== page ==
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5 Surprising Reasons For SCARY HAIR LOSS

It can be distressing to see a thick clump of hair every time you comb, wash, or style your locks. Hair loss may cause anxiety, depression, and social phobia, and some of us may even get convinced there is a hidden serious condition causing what seems like excessive shedding.

Words by Katie Pierce

However, whether you're simply losing more than normal or have started to show signs of balding, know that you're not alone. Alopecia (hair loss) is a relatively common issue that can begin as early as your twenties.

While genetics and hormones are two of the most common causes of hair loss in women, there are several other surprising reasons behind your thinning hairline, such as your diet, hormonal changes, and how you style your hair.

Check out the list below to see whether one of these factors is the reason behind your possible hair loss. Once you identify what's causing your hair shedding, you can find ways to help prevent damage to your hair.

Stress & Anxiety

Anxiety is the physiological response of the body to stressful, harmful, or unfamiliar situations. Anxiety has both mental and physical symptoms, including restlessness, nausea, and hair loss. You may suddenly lose large clumps of hair for no apparent reason. While hair can grow back, prolonged anxiety and stress may lead to chronic hair loss and bald patches on the scalp.

Stress and anxiety also increase skin sebum production, muscle tension, and hormonal imbalance. As your body attempts to resolve these issues, essential nutrients required for hair growth may be depleted.

Thankfully, hair loss associated with stress and anxiety is often temporary. Once you minimise the amount of stress in your life, your hair will regrow normally. Consider introducing activities such as meditation or yoga into your routine to help reduce anxiety and stress levels.

Excessive Styling & Tight Ponytails

Frequent heat styling and chemical treatments are among the primary reasons behind traction alopecia, a kind of hair loss caused by tugging on your hair repeatedly. A variety of things may cause traction alopecia, including tight ponytails, hair extensions, hair color, and straightening treatments.

Overly tight ponytails, braids, and cornrows may place undue stress on the hair follicle, resulting in hair loss and irreversible hair damage. If caught early and you cease pulling your hair, your hair should resume normal growth patterns.

Stop wearing your hair in styles that irritate your scalp, and cut down on dyeing, chemicals, and heat tools. Moreover, while ponytails help keep your hair out of your face, it's best to wear looser styles or let your hair down as much as possible whether you're at home, at work, or even on the track.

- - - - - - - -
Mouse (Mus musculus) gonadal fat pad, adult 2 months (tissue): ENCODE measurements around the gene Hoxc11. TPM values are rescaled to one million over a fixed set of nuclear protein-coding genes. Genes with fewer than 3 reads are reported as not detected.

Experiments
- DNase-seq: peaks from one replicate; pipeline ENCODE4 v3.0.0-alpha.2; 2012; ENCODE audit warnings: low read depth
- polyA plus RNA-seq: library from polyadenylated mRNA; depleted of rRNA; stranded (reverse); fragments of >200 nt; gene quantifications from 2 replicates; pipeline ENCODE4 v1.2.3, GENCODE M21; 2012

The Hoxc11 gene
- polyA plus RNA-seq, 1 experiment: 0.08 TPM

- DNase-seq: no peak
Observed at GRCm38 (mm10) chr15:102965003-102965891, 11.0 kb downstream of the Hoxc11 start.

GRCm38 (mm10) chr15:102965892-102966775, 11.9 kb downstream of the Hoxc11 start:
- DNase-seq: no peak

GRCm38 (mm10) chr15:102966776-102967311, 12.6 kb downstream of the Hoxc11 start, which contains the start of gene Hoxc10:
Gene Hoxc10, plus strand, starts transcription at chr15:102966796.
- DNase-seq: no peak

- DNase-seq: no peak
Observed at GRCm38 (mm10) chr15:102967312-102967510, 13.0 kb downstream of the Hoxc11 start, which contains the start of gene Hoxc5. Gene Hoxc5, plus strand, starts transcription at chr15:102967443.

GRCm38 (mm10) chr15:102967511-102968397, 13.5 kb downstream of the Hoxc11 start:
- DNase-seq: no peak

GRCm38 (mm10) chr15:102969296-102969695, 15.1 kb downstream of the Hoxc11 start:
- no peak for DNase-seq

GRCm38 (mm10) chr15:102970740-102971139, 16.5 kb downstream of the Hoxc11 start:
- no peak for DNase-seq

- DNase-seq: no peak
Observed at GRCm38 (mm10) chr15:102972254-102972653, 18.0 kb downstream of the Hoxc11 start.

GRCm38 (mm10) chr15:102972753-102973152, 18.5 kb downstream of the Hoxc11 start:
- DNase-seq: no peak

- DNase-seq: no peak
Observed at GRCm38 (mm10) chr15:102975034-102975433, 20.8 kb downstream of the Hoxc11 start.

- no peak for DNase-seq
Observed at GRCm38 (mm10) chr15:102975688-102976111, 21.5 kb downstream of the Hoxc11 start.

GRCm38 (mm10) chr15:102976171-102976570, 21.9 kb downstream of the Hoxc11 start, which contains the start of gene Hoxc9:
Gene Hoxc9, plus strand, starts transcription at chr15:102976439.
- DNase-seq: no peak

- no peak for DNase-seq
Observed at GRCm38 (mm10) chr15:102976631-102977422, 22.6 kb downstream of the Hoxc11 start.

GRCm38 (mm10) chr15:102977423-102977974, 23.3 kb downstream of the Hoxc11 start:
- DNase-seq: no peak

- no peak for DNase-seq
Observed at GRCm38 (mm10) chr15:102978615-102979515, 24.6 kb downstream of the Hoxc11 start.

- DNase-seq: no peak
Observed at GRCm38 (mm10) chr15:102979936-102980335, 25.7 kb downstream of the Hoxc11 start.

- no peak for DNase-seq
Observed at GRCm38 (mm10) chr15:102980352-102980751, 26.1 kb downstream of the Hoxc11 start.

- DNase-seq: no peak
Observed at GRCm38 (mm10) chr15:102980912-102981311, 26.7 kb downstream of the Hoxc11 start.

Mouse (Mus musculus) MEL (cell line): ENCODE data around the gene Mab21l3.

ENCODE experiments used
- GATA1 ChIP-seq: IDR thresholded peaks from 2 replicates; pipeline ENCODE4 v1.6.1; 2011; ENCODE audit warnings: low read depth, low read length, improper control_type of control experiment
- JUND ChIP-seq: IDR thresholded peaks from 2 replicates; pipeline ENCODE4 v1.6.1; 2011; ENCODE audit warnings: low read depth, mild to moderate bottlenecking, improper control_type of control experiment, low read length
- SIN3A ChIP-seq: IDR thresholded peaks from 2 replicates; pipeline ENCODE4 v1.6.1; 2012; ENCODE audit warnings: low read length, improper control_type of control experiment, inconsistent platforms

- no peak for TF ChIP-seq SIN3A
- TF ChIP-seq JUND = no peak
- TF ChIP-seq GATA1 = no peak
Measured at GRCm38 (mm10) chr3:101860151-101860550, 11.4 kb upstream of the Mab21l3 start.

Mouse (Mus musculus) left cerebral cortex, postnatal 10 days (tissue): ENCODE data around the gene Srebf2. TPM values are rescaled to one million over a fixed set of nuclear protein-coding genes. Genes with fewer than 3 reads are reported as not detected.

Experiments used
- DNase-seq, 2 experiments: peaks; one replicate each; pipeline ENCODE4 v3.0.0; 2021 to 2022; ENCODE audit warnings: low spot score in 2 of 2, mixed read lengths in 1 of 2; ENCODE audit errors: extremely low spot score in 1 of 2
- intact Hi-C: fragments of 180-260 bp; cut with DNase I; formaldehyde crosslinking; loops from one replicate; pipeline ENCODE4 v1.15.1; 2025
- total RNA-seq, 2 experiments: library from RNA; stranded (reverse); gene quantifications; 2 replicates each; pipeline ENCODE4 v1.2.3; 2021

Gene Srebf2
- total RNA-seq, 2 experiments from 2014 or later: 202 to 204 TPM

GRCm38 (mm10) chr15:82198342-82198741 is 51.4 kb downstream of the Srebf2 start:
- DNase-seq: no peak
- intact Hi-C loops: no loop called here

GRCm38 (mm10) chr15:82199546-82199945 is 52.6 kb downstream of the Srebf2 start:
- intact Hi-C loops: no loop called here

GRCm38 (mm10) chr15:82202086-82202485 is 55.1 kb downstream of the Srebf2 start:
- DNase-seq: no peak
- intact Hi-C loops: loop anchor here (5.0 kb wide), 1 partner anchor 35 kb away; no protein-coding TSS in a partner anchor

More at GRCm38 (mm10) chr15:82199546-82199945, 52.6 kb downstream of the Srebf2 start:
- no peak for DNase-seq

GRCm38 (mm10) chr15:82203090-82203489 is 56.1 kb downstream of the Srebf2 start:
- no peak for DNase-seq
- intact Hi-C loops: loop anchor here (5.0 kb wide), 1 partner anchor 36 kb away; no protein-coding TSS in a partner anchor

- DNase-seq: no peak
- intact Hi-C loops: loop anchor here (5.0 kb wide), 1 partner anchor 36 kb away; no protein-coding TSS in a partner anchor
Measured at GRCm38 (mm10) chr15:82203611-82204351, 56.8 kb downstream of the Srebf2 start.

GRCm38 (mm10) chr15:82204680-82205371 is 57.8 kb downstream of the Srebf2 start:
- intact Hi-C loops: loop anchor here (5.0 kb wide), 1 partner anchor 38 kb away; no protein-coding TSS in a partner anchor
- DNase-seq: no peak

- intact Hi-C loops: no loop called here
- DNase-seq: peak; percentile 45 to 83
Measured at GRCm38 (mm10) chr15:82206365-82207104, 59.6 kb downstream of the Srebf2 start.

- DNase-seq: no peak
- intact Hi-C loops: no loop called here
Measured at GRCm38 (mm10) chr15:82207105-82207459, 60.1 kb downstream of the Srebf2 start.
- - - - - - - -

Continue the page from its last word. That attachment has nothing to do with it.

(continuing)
Having A Baby

Due to a boost in pregnancy hormones, many expectant mothers discover that their mane gets thicker, fuller, and shinier. Once they give birth, however, the surge of hormones quickly leaves their body, giving them hardly any time to adjust. Hair loss is one of the negative effects of this hormone deficiency.

Hair loss typically occurs three months after giving birth, or when mothers stop breastfeeding, but it is just temporary and should not lead to baldness.

While losing a lot of hair after having a baby may seem worrisome, remember that you shed less than normal during pregnancy, so even with post-pregnancy hair loss, your hair should be around the same thickness as it was before you conceived.

Poor Nutrition

If you're attempting to lose weight by going on a crash diet that limits key nutrients, you're likely to lose your hair as well. Excessive hair loss can be caused by poor diets and a lack of protein, iron, vitamins, and other essential nutrients.

Your body needs both iron and ferritin to produce hair cell protein. Excessive hair fall might occur if your diet lacks iron- and protein-rich foods such as fish, lean meat, eggs, nuts, and dark leafy green vegetables.

To reduce shedding, go for gradual weight loss and maintain a healthy diet packed with healthy nutrients.


Many women experience hair loss as a result of hormonal changes that occur during menopause when hair follicles shrink. While hair loss is normal throughout menopause, women over 40 should not expect their hair to be as thick as it once was.

Practice self care during menopause by sticking to a nutrient-rich diet. The best way to prevent hair loss is to maintain a well-balanced, low-fat diet. Ensure that each meal contains enough protein, iron, antioxidants, vitamin D, and biotin to promote hair health. Taking folic acid supplements, as well as drinking green tea, may also help restore hair growth.

Dealing With Hair Loss

While preventing hair loss caused by genetics, aging, medical conditions, and injuries might be difficult, preventing hair loss caused by harsh chemicals or tight hairstyles is easy. Furthermore, you can inhibit hair thinning and encourage hair growth by eating a healthy diet rich in vitamins, minerals, and protein.

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